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A simpler, fairer approach to welfare

Thursday, November 11 2010

Iain Duncan Smith

Changes to the welfare system will mean that unemployed people who turn down offers of work, refuse to apply for appropriate jobs or fail to turn up for mandatory community work will lose their £65-a-week Job Seekers Allowance, the coalition government announced today.

The Welfare Reform White Paper, launched today by Iain Duncan Smith, will simplify welfare by introducing a "universal credit" to replace a system which had become overly complex and counter-productive under Labour, with more than 30 different and confusing benefit payments. It will remove barriers to work by making sure that work always pays, and bring welfare spending back under control.

Setting out the changes, Secretary of State for Work and Pensions Iain Duncan Smith said:

"By simplifying and having one withdrawal rate we will actually make sure people will retain more of what they earn as they go back to work, thus making work pay more than being on benefits. That's the critical bit.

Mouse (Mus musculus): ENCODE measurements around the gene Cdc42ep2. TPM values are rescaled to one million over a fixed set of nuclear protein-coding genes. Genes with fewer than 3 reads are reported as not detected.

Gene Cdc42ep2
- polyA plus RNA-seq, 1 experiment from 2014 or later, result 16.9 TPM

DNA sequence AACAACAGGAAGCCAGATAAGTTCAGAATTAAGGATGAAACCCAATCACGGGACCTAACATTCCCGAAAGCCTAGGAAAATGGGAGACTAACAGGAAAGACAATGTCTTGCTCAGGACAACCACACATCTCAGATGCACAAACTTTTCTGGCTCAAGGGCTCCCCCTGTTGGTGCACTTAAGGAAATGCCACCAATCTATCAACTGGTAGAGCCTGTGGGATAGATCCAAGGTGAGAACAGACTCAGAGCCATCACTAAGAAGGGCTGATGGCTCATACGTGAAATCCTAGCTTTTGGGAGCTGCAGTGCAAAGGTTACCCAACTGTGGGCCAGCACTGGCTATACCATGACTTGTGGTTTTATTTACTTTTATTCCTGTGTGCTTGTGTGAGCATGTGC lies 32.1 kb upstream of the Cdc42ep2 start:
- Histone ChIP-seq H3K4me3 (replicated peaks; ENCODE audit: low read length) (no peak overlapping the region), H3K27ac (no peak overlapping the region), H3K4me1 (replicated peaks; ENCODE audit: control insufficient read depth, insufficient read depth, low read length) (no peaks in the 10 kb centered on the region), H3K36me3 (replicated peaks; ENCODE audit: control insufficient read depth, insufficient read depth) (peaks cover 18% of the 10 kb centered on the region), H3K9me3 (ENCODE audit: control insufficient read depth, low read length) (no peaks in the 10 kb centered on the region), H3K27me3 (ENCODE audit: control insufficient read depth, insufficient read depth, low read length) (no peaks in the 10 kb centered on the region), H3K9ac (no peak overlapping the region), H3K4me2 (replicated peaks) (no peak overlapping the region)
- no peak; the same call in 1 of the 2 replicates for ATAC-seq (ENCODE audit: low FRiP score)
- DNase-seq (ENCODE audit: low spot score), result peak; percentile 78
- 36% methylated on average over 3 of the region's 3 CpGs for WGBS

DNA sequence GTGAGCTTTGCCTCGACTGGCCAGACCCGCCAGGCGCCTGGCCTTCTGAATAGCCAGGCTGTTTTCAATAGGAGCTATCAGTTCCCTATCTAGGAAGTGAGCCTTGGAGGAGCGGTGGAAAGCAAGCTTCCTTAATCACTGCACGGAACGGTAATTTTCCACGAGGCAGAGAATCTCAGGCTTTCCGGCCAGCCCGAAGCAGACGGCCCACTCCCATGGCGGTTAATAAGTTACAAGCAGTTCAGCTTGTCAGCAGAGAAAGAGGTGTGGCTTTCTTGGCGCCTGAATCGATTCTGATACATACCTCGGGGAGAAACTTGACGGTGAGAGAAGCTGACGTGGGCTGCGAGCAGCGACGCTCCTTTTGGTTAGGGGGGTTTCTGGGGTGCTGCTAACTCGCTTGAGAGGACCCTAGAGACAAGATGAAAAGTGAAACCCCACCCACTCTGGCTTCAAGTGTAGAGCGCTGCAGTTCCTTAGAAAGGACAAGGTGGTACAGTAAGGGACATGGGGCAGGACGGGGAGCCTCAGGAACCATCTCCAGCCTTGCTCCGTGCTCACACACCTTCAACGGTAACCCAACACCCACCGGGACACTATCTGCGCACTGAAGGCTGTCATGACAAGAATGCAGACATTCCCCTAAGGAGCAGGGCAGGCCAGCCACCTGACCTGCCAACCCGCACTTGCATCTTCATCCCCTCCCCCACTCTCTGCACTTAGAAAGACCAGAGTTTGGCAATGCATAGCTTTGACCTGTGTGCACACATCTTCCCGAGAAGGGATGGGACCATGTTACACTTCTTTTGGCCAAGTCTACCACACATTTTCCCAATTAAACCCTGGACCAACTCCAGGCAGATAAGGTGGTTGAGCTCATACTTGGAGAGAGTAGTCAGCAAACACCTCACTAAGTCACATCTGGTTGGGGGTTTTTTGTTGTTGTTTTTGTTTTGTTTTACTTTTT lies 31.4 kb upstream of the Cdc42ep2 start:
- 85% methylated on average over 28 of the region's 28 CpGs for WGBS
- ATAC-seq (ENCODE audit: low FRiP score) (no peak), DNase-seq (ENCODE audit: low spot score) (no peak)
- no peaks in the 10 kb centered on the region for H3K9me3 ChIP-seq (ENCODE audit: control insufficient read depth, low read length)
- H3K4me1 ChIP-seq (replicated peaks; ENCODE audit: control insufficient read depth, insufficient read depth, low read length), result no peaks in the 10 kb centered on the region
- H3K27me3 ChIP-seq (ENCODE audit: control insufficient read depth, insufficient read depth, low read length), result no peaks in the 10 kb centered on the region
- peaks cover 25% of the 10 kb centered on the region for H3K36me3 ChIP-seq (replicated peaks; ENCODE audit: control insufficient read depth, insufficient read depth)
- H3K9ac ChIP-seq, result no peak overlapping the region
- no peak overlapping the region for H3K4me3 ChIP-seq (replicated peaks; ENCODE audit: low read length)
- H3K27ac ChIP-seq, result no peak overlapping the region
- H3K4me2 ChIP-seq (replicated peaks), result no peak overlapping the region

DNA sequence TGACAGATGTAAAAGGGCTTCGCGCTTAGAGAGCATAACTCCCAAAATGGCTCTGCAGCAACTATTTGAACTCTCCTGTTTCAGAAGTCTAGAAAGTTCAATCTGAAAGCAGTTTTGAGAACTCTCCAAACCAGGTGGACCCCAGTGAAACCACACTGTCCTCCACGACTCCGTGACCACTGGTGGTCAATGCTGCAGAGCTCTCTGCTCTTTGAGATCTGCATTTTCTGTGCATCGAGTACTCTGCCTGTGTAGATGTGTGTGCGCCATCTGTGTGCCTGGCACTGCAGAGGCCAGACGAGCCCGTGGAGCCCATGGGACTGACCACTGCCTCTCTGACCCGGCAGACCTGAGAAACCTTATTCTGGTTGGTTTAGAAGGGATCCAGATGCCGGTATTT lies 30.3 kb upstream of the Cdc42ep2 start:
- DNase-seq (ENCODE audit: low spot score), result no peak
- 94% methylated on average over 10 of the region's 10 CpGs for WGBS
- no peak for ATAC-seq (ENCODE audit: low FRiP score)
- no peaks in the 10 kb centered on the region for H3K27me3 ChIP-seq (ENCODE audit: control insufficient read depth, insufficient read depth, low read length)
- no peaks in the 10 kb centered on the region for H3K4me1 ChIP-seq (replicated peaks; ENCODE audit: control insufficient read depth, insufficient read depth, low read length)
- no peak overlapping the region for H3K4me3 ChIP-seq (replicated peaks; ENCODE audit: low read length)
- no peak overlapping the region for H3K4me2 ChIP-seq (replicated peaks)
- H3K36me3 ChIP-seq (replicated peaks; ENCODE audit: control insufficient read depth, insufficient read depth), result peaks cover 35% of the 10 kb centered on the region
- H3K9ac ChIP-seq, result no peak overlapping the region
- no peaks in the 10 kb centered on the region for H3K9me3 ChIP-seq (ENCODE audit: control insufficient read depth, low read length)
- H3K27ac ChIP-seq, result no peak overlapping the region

"We will help people look for work and get them work ready, that will go alongside it. Then, if having done all of that people have a job offer, they should take that work. That's a condition most taxpayers would accept."

"This is about saying to people: if you try, if you co-operate, if we work with you and work pays and you still can't get a job then our duty is to support you.

"It is the right duty and we will always stand by it.

"But we cannot, as a society, have nearly one in five households completely without work through a time when we have had the longest and greatest period of growth."

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